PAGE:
Remember those 2013 Colorado gun control bills and the subsequent recalls of Senators John Morse and Angela Giron? Michael Bloomberg played a big part in both the passage of those bills and in attempting to stop the recalls.
Our friends at Complete Colorado have chronicled Bloomberg’s habit of butting in to Colorado politics over the years. Like the time in 2013 when Bloomberg was calling our own Governor Hickenlooper at critical dates during the debates over gun control bills, followed by the Governor’s “long, fawning letter” to Bloomberg.
It was an honor —and great fun— to have participated in the campaign to recall the Senators, including my radio ad pointing out that Bloomberg’s $350,000 donation to stop the recalls really bugged voters. Why was a New York billionaire spending that kind of money in Colorado? It was the question we heard over and over when calling voters and knocking on their doors in the run-up to the recall election.
Also, remember when Bloomberg said that Colorado Springs didn’t even have roads?
And now Bloomberg is back. Although there is a split legislature in Colorado, Bloomberg has hired and deployed two lobbyists to try to kill the bills that would reclaim the Second Amendment freedoms we lost in 2013, in addition to two new bills that will keep Coloradans safer. Sherrie Peif from Complete Colorado covered the details in her recent article “Bloomberg money again playing role in Colorado gun-related issues”.
Since Colorado has a divided legislature —the Republicans control the Senate and the Democrats control the House— why is Bloomberg spending money on killing good gun-rights bills? Shouldn’t the bills just die with the Speaker’s committee assignment?
On February 8, three good gun-rights bills will be heard in the House Committee on State, Veterans and Military Affairs. I’m not sure anyone, including the bill sponsors, believes these bills will pass the majority Democrat committee.
Those bills will be heard on February 8th at 1:30pm in House Committee Room 271. If you’re unfamiliar with the Colorado State Capital, Room 271 is on the 2nd floor, just between the elevators.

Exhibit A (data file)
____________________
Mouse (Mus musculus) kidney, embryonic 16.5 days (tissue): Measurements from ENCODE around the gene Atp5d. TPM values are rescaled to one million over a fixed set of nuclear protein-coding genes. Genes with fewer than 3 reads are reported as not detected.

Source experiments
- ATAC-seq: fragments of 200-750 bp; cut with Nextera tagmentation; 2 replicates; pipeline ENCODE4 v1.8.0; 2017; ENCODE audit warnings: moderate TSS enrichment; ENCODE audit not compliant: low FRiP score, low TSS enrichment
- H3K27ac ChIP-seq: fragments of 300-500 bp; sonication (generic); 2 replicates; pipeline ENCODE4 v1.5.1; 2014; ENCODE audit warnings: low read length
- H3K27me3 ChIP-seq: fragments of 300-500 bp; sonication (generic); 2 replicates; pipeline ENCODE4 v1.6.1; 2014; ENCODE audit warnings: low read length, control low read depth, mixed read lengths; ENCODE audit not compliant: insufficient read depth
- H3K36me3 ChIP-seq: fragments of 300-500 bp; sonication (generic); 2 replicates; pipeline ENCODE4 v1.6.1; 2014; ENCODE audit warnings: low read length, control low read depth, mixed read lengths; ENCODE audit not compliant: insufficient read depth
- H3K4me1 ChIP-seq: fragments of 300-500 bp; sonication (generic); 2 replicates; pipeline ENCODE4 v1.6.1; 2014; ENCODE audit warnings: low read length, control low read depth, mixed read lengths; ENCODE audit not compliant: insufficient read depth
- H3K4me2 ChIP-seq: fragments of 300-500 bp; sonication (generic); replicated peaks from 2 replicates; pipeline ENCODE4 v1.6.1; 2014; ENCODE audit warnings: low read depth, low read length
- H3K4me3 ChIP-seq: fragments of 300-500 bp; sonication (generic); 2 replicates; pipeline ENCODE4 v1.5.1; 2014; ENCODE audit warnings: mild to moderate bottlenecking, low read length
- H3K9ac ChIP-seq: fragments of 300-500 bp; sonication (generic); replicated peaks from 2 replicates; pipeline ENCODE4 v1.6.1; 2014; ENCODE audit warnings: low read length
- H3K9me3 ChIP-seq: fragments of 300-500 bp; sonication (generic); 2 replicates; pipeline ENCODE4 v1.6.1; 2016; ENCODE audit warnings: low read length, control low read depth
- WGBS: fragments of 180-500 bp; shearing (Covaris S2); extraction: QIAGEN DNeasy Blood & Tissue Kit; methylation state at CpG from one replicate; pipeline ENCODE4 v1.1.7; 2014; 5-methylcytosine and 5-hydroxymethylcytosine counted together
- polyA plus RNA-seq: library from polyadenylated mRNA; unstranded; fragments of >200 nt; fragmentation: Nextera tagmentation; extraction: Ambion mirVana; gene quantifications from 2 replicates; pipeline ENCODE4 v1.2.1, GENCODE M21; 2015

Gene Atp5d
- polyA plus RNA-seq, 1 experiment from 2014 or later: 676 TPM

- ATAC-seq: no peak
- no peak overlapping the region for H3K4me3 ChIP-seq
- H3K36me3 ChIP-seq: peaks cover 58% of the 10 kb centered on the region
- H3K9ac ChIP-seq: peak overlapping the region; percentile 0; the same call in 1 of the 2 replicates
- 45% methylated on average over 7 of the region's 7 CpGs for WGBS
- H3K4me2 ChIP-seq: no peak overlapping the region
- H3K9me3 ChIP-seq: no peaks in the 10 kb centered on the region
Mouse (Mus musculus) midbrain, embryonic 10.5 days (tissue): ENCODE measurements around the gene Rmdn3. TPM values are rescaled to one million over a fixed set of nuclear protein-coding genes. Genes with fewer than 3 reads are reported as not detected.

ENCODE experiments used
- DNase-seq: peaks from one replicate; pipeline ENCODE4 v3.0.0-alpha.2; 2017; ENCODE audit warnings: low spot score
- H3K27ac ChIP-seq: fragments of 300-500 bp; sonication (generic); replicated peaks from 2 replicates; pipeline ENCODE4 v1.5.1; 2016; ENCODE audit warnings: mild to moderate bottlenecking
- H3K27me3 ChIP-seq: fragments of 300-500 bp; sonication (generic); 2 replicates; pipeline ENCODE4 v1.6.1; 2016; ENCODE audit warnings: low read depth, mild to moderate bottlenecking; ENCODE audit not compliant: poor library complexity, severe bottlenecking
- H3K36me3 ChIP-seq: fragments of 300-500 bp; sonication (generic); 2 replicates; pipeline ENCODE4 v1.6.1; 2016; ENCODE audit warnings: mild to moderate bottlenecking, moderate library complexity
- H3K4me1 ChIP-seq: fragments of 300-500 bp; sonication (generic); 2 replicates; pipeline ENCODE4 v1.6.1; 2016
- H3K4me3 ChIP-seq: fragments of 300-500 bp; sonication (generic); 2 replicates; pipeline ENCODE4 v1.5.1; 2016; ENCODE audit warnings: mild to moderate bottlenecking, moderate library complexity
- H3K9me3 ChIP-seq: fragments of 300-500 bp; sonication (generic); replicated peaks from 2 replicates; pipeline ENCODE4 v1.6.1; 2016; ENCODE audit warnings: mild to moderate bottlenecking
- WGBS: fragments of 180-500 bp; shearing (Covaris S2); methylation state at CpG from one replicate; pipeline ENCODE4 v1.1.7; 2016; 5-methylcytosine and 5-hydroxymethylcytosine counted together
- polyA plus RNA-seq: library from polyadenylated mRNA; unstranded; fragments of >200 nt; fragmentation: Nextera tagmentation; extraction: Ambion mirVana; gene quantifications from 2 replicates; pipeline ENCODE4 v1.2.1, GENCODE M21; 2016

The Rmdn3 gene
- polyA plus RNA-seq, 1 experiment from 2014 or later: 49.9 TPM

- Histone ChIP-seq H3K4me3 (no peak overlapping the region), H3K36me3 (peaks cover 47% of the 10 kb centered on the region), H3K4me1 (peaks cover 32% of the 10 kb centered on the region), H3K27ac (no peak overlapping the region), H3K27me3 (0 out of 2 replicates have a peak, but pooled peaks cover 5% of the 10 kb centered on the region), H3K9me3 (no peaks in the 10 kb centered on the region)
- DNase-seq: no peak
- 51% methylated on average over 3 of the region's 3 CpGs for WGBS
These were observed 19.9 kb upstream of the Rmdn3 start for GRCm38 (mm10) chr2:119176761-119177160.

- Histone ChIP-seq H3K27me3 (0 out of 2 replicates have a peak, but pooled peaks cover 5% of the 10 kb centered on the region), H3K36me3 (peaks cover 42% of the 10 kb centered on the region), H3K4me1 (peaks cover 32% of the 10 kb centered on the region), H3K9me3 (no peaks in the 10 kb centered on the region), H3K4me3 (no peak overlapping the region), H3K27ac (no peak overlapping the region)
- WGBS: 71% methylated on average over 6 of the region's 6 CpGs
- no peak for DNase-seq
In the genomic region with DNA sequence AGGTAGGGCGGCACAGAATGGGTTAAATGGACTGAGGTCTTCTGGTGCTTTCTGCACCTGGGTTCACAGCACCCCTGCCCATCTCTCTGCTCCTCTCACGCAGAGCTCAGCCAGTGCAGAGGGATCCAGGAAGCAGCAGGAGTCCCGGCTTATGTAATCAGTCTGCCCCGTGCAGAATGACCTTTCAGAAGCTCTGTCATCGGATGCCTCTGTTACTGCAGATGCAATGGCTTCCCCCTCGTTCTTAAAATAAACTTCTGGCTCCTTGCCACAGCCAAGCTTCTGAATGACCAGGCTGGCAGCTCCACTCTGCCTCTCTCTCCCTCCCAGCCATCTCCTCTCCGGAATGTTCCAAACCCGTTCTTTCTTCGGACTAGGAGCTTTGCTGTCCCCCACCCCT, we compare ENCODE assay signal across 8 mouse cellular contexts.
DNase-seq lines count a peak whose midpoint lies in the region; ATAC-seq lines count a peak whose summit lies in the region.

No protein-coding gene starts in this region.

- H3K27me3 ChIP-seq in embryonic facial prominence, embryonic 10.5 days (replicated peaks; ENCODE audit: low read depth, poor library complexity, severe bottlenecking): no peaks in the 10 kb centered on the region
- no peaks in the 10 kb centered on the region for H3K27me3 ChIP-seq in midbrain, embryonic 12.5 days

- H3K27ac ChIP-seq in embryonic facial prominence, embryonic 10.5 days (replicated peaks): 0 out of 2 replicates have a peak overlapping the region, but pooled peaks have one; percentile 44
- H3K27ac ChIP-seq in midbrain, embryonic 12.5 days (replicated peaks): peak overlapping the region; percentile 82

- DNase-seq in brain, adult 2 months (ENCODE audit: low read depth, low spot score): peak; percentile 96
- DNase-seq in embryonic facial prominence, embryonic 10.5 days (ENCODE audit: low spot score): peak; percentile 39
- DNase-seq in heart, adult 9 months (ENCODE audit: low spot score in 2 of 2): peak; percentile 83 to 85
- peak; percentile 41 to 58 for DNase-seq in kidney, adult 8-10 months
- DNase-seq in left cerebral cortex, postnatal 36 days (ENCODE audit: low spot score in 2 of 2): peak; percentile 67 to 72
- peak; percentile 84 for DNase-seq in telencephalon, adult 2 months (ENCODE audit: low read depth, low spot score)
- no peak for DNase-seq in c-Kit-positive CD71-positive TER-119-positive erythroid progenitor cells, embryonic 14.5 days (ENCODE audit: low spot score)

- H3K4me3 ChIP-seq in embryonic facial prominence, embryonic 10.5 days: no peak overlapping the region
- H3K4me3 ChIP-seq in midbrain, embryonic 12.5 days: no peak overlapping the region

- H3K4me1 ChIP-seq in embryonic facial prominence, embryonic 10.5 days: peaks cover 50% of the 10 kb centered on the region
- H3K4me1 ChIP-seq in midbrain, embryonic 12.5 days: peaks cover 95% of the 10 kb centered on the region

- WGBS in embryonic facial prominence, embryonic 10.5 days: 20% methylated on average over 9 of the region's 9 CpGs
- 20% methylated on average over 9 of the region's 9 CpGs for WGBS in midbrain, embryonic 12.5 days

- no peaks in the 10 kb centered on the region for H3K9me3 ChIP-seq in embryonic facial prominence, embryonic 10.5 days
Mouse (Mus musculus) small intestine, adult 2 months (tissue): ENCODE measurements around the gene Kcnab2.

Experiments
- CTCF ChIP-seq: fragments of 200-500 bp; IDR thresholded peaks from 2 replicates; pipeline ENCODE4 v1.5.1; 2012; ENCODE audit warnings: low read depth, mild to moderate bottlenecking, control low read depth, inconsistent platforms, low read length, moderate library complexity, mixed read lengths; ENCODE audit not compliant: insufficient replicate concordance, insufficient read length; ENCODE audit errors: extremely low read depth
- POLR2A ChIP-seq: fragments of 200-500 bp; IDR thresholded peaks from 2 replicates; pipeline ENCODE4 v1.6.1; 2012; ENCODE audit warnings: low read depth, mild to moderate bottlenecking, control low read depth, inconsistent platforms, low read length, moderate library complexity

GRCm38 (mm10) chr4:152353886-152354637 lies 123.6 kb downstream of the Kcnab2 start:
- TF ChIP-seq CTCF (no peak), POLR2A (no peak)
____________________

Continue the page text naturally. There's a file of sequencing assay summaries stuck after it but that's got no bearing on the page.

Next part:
Although we don’t think the bills will pass, should we still show up on February 8th? Absolutely. Our elected representatives need to hear from us. It’s not their job to make us less safe. They work for us.
But back to Bloomberg. Why is he spending money in Colorado when the anti-gun forces in the House can effectively stop any bill they want?
The answer lies in two bills that are so common sense that voters may overwhelmingly support them, and apply pressure on their State Representatives —including Democrats.
The first bill is Senator Cooke’s and Representative Nordberg’s Senate Bill 6, “Concealed Carry For Military Under Twenty-one Years Of Age.” This bill would allow military members, aged 18, 19 and 20 to be eligible to apply for a concealed carry permit. In the age of the shootings at the Aurora Theater, Planned Parenthood in Colorado Springs, and in San Bernardino, ordinary Colorado citizens are concerned for their safety and the safety of their loved ones. We trust members of the military with the safety of our country. When we think about good guys with guns, members of the police and military come to mind, in addition to law-abiding concealed carry holders.